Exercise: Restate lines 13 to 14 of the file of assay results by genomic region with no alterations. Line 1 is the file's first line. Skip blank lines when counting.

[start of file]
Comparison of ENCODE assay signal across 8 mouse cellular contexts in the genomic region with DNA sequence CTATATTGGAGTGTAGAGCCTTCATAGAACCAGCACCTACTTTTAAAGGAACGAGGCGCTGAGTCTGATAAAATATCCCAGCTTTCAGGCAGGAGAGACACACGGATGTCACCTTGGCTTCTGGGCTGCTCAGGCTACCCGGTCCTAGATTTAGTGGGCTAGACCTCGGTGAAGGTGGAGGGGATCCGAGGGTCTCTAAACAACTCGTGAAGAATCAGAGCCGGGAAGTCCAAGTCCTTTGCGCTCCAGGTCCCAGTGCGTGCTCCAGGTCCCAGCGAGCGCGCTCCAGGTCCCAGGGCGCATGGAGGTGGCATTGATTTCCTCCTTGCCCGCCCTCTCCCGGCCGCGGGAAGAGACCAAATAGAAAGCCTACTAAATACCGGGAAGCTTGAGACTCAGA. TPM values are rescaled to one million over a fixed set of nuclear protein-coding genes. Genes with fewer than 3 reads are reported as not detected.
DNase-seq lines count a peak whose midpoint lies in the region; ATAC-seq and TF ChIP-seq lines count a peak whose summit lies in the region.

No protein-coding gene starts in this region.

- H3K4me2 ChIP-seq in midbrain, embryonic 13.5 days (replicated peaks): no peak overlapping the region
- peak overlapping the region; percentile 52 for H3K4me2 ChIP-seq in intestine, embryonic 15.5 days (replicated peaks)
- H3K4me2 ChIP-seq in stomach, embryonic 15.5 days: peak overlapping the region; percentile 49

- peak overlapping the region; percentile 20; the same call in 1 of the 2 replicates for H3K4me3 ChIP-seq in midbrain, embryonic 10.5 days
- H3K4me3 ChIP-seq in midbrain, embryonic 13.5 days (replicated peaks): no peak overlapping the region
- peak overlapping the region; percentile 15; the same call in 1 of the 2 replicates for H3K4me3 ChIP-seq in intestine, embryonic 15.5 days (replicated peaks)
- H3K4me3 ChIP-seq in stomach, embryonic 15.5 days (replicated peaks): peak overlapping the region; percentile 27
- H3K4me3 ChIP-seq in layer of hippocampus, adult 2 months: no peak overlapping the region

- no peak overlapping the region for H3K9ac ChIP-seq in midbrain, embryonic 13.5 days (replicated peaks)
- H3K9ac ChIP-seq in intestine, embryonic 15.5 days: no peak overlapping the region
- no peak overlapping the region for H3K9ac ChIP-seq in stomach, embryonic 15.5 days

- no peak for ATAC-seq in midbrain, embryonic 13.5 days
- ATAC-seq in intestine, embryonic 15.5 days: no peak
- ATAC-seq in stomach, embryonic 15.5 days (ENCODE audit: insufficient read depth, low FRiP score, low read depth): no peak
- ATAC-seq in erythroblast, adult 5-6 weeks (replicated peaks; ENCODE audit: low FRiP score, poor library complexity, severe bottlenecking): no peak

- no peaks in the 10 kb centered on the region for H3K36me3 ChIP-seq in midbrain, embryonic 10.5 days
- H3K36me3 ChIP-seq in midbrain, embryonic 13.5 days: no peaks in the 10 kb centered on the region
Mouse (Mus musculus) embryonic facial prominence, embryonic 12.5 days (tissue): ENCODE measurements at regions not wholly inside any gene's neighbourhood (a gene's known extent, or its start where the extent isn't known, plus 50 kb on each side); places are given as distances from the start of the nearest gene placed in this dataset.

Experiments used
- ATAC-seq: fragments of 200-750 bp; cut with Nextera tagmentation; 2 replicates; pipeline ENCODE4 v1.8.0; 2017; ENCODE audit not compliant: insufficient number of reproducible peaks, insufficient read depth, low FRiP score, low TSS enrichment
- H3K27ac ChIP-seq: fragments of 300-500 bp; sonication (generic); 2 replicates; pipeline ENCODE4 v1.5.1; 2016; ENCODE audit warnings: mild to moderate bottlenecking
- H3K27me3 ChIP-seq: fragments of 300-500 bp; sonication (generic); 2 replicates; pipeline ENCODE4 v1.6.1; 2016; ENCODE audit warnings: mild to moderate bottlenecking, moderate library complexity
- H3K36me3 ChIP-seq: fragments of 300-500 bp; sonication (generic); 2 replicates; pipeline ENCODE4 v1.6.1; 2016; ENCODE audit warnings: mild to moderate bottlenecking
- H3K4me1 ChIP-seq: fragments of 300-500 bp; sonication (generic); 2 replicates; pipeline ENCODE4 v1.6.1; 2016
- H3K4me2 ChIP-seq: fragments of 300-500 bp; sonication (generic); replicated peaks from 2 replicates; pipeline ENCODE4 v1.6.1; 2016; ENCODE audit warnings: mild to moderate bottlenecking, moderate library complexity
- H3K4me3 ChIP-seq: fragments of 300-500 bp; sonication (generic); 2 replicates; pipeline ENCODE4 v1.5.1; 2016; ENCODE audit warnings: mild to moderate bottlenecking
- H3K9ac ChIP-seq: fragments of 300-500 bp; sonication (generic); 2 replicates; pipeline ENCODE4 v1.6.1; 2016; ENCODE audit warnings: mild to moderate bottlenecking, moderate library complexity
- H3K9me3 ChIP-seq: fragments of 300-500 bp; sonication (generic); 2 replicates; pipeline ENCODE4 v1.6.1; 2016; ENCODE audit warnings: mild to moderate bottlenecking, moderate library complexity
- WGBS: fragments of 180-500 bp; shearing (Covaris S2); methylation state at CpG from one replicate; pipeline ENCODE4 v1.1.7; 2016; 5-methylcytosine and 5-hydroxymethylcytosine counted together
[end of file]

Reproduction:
- H3K9ac ChIP-seq in intestine, embryonic 15.5 days: no peak overlapping the region
- no peak overlapping the region for H3K9ac ChIP-seq in stomach, embryonic 15.5 days